Dahaad Review: Sonakshi Sinha, Vijay Varma and Gulshan Devaiah roar in Zoya Akhtar & Reema Kagti-created slow burn show

Web Series: Dahaad

Cast: Sonakshi Sinha, Vijay Varma, Gulshan Devaiah, Sohum Shah, Zoa Morani

Director(s): Reema Kagti, Ruchika Oberoi

Episodes: 8

Rating: 3 Moons

Patriarchy, casteism and power politics have been ingrained in society for years. Soaked in these elements, Zoya Akhtar and Reema Kagti-created series Dahaad tells a socially relevant and poignant tale. The show acts as a mirror wrapped in the covering of a crime thriller. Ruchika Oberoi directs the 8-episode slow-burn drama along with Reema.

Set in the small village of Mandawa in Rajasthan, Dahaad sheds light on patriarchy and caste politics through the lens of Anjali Bhaati (Sonakshi Sinha), the 'lady Singham' of the locality. While being brilliant at work, her status of 'neechi jaat' won't stop hounding her. As she takes over the case of 20-odd missing women who co-incidentally commit suicide by consuming cyanide, Anjali has to deal with greater evils. Right in front of her is Anand Swarnakar (Vijay Varma), the culprit. 

Dahaad roars when the focus of directors Reema and Ruchika is on smashing societal norms through the several dialogues initiated in 8 episodes. The characters represent various facets of Indian civilisation. Be is Anjali's fearlessness while breaking the glass ceiling, Devilal Singh (Gulshan Devaiah) redefining the father-daughter relationship, Kailash Parghi's (Sohum Shah) inability to take instructions from a lady senior to Anand's misogynistic approach, Dahaad achieves command over these nuances. 

Dahaad aims to weave multiple poignant conversations into one final product. To an extent, it does manage to bring together subplots seamlessly. While there is a lack of big moments in the series, some sequences stay back in the mind. One of the key scenes showed an upper caste cop asking a lower caste complainant to stand at a distance and purifying the space with an agarbatti after he leaves. Whenever a lower caste person, including Anjali, passes by, he repeats the ritual. It shows the expertise of Reema and Ruchika as they make an effort to add layers to the series instead of restricting it only to the box of the crime thriller genre.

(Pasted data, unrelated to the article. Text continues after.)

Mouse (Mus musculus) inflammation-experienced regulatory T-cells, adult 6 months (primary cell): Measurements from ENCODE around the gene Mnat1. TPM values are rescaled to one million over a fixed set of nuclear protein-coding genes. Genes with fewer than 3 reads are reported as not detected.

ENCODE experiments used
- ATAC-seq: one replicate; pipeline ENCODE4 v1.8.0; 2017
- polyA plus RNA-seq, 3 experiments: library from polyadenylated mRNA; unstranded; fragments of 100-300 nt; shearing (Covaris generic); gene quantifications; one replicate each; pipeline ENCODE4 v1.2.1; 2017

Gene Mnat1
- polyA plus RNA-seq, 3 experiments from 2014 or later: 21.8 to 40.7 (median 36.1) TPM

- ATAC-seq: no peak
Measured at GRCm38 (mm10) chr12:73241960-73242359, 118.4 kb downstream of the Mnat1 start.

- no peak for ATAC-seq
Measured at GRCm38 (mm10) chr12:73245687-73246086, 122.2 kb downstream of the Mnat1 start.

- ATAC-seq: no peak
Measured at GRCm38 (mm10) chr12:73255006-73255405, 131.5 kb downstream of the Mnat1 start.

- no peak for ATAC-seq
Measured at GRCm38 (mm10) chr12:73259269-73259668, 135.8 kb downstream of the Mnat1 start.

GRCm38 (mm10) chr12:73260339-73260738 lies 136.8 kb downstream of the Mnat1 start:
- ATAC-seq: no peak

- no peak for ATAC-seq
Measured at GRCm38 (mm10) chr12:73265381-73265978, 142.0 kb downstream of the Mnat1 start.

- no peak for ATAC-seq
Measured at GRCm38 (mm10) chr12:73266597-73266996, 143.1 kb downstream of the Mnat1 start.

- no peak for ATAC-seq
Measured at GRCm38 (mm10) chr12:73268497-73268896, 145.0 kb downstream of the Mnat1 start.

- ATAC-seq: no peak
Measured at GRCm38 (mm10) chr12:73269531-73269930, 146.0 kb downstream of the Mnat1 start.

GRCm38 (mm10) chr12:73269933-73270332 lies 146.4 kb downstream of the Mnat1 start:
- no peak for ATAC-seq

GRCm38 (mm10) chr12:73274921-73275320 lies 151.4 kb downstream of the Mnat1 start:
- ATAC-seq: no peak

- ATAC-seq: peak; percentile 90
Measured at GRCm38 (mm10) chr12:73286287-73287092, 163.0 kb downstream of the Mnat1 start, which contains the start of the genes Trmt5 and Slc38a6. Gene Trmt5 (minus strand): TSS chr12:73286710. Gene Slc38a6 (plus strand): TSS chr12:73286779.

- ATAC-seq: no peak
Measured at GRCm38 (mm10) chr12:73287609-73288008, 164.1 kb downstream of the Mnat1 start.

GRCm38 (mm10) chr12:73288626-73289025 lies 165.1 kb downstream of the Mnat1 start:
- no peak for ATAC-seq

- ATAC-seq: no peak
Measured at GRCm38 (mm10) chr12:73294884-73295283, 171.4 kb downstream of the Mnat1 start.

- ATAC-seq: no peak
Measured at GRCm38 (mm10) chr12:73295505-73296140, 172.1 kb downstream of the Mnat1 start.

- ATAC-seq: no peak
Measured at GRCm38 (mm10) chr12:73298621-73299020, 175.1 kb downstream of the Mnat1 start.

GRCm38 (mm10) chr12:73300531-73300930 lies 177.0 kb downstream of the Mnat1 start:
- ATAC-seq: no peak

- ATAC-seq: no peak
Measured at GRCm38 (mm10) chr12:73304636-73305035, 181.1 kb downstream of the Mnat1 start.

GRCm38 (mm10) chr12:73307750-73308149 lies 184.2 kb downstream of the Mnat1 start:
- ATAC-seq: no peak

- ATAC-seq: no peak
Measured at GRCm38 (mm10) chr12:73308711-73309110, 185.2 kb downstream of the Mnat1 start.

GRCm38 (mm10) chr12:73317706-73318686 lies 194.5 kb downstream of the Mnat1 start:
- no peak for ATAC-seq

In the case of this Zoya Akhtar and Reema Kagti-created show, parts work better rather than the whole product. Two of the finest scenes of Dahaad are executed by Sonakshi and Gulshan. The former creates a 'Dabangg' impact while she schools Vijay's character Anand's father for not letting her do her job by stopping her from entering his house on the grounds of caste. Gulshan's Devi is a father who empowers his children, especially his daughter which is exactly why he and his wife don't get along well anymore. In one of the scenes, he sits his son down to talk about the curiosity around sex that comes at that age and why there's nothing wrong with it. Apart from this, his confrontation scene with his wife is a masterpiece. Gulshan is undoubtedly a stand out performer. 


Dahaad touches upon the patriarchal system but doesn't promote in-the-face feminism. Without screaming loudly, the directors make sure that the undercurrents are felt strongly. Despite having its set of flaws, Dahaad is extremely relatable. It is believable. The family dynamics explored in Dahaad are pitch-perfect and definitely work better than the investigation portions. 

As mentioned above, Dahaad is a slow burn with no big moments though the characters have their personal victories to celebrate. The series starts off with a bang with intrigue and thrill in every passing scene, however, repetitiveness seeps in pretty soon. The length of each episode is almost 60 minutes which makes the narrative slower. Anand's activities don't get justified completely and the intention behind the murderers is never revealed clearly. It gets predictable too. Some characters are introduced and get good screen space too but the purpose behind doing so isn't justified. At one point, the story doesn't move forward; it's stuck in a similar maze. 

Even after spending close to 8 hours watching Dahaad, it feels that a piece is missing from the puzzle which keeps it away from becoming a perfect watch. A multi-dimensional villain and his impactful conflict with the protagonist could have done the job. In the series, the story's hero and villain are on the same page and due to a rushed and unsatisfying climax, the conflict never gets the space it deserves. 

The star performers of Dahaad are Sonakshi, Vijay and Gulshan. The actress becomes Anjali from the word go. Wearing the character like her second skin, Sonakshi excels as the fearless cop who has multiple things to battle. A true inspiration to women, Anjali's character is brought to life beautifully by Sonakshi. Vijay shines as Anand. The show never shows him personally killing or committing a wrong deed, but the scare in his stare and mannerism is enough to send a chill down the spine. The actor performs with honesty. Gulshan is brilliant as always. He is the perfect example of a progressive man in the mean world who knows how to empower his colleagues without allowing their gender and caste to play spoilsport. 

Sohum Shah deserves a special mention for owning his moments as Parghi. He is fantastic. Zoa Morani does her job well as Anand's wife. She is calm in the storm despite battling her own fights. 

Dahaad's opening title sequence is worth mentioning. It is hauntingly beautiful. The background score is perfect too. Tanay Satam is fantastic as the Director of Photography. Dahaad is a visually stunning series. 

Dahaad works best in fragments than the whole. With a bustling plot and multiple things to savour, it would be right to say that the series is a great attempt at telling a new story. Despite flaws, it is watchable for the idea and performances. 

PeepingMoon gives Dahaad 3 Moons